Guimaras not yet clean – residents

October 16, 2006

SEE THIS? Twenty-four-year-old Christy Bongar says a little scratch on the sand would expose a sullied shore. She claims “cash for work” laborers were ordered to cover with sand some areas in the shoreline contaminated with bunker fuel. Cement was also brushed to the breakwater to hide traces of bunker fuel. (Photo from Panay News)

Panay News, Oct. 15, 2006

GUIMARAS – Petron Corp. claimed to have cleaned 140 kilometers of the 300-kilometer coastline of the island-province stained by bunker fuel spilled from its sunken chartered vessel, M/T Solar 1.

Residents belied this and challenged officials of the oil refiner and government agencies concerned to “to see for themselves” the real situation.

Residents in some barangays also claimed that Petron had stopped the “cash for work” program only to resume it Friday last week because “visitors are coming”.

Friday last week, a pool of reporters visited oil spill-affected sites that were declared clean by the National Disaster and Coordinating Council (NDCC) and Petron to check the veracity of their pronouncements.

In press conferences last week – Tuesday and Wednesday – NDCC and Petron declared some areas of the province “clean” and that hydrogen sulfide fumes from oil-stained shores were within “safe” levels.

Such declaration got the ire of local government officials and residents of Brgys. Tando, Lucmayan, San Roque, La Paz, Cabalagnan, Canhawan and Igdarapdap.

“Look around you. Is this clean?” asked Evey Relos, a 49-year-old resident of Brgy. Tando, as she pointed to the discolored shores.

Siguro, gusto lang nila ideklara nga matinlo kay gusto nila mag-untat na ang obra sa baybay (Perhaps, they want to end the clean-up operations),” Relos added.

The “cash for work” program in Brgy. Tando was stopped for several days. Workers did not know why and were wondering, because there are still oil sludge to be removed. Then on Friday, some workers said they were ordered to resume working “because visitors are coming.”

Twenty-four-year-old Christy Bongar said a little rub of the sand would expose a sullied shore. She claimed Petron employees supervising the clean-up ordered them to cover with sand some areas in the shoreline contaminated with bunker fuel. Cement was also brushed to the breakwater to hide traces of bunker fuel.

“We have no choice. We need work,” she said.

She identified one Petron employee, a certain “Aying”, as the one who ordered them to cover the stained shores with clean sand, and brush cement on the breakwater and trunks of affected coconut trees.

Lucmayan Barangay Captain Elsie Gambalan was the one facilitating the International Oil Pollution Compensation (IOPC) reparations for her constituents. Of the total 446 families, Gambalan disclosed, 272 families rely on fishing for their livelihood.

In Lucmayan, tons oil sludge remain and are yet to be hauled, Gambalan said.

Sacks of debris pile up

“As you can see, sacks pile up here. Residents have no other alternative work. They have no choice but to be involved in the cash for work program,” she added.

Compensation claims include damages in fish capture, mariculture, fish processing, fish selling, shell gatherers, mangrove grower, fishpond and fishing boat operators.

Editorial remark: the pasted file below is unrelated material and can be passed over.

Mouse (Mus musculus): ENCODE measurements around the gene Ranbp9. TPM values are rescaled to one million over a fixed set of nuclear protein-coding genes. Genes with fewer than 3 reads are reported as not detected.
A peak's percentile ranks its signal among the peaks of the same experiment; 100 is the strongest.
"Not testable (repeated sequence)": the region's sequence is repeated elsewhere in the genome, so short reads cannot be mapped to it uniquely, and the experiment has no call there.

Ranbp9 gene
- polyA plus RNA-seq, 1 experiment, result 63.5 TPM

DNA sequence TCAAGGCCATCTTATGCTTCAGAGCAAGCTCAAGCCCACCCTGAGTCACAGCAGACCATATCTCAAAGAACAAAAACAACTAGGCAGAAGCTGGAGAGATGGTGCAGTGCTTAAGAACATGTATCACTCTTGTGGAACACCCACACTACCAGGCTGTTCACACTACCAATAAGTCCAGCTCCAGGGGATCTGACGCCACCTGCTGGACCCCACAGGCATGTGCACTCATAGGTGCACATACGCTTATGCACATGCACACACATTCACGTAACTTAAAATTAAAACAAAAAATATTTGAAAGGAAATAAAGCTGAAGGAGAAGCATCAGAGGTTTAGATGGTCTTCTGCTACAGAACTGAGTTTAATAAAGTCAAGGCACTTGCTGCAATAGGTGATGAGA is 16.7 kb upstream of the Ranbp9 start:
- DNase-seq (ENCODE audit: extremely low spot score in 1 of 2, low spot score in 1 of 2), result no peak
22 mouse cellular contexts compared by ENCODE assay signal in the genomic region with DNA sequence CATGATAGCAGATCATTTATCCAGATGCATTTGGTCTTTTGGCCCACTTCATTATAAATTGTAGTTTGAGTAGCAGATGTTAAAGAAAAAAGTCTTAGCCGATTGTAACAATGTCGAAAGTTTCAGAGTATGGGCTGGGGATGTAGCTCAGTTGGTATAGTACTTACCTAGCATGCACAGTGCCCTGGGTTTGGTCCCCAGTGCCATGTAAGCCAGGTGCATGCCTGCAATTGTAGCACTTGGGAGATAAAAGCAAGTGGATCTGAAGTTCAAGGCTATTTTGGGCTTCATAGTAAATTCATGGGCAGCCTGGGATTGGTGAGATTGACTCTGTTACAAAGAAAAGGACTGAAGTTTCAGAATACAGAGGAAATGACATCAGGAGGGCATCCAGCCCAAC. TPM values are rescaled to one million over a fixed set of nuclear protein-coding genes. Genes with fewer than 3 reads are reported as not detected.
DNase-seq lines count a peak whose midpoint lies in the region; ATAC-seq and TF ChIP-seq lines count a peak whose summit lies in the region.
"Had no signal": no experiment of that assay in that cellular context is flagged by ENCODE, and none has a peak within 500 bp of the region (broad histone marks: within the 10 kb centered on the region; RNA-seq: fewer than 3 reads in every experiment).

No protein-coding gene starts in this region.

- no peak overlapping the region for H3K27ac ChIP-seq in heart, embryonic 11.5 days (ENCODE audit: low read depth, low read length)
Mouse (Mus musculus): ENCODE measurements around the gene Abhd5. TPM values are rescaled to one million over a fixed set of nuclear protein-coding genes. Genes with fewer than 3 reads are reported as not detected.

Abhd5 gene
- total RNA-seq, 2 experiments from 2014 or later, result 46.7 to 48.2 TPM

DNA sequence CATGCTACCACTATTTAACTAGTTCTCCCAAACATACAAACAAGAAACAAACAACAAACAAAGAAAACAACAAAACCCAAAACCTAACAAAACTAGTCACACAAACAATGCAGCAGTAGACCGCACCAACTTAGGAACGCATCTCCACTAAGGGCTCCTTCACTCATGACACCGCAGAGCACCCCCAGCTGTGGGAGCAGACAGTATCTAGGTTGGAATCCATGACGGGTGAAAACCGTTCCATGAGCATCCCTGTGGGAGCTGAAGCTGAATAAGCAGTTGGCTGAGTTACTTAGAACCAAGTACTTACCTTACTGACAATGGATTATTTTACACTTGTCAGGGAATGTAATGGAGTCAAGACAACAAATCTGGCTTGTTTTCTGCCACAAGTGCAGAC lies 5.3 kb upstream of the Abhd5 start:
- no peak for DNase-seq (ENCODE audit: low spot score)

Gambalan said there still remains a vast area needing cleaning.

“It would be better if those who declared that the areas here are clean can take a look for themselves,” stressed San Roque Barangay Captain Romeo Segovia.

Segovia said at least seven kilometers of the barangay’s shoreline got contaminated and “all families were deprived of their livelihood (which is chiefly fishing).”

“What will happen (to my people) if the cash for work stops? We have no alternative livelihood,” he lamented.

He said Petron ordered them to stop working because “basi tinlo na.”

Reaching Sitio Alman Sur in Brgy. La Paz, reporters – a composite team from a television network, a radio station and local dailies – were stunned. A long stretch of breakwater and stones tarnished by the bunker fuel were “brushed” with cement.

According to Boboy Padojinog, 40, a certain “Abel”, team leader from Petron supervising the clean-up, ordered the workers to obscure the blemishes with cement.

“Petron employees supervising the cleanup initiated to brush our seawall to make it look beautiful. They stopped after we protested,” Sitio Sumirib Barangay Kagawad Luzminda Basco disclosed. Sitio Sumirib is part of Brgy. La Paz.

She named the Petron employees responsible for such initiative as “Alfie” and “Churchill.”

“Our place is not clean yet. But Petron stopped the cleanup. Residents are complaining. Wala pa gani kabalik ang pangisda, untaton na ang trabaho (There’s no fish to catch. What shall we do?),” Basco added.

“Visitors are coming.” This was also the reason why, according to Rumagangrang Beach owner Timoteo Gatuteo Jr., Petron told him to cover his oil-stained beach with clean stones and sand.

Gatuteo’s beach is at Sitio Banacan, Brgy. Cabalagnan. “Several metric tons (of sludge and oil stained debris) were retrieved from my shores, causing a contour in my beachfront.”

In Brgys. Canhawan and Igdarapdap residents said the shores may look clean but the ground still smells of rotten eggs.

“We have chest pains due to foul smell, particularly when the weather is hot,” said Joselito Miagano of Brgy. Canhawan.

Nueva Valencia Mayor Diosdado Gonzaga insists that “the problem remains” and they should have been consulted prior to the declaration of the NDCC.

“When they (Task Force Guimaras and Petron) declared that the shores were already clean and safe, my constituents (those living onshore) called to ask if they can go home,” Gonzaga said.

“I was surprised,” Gonzaga said.


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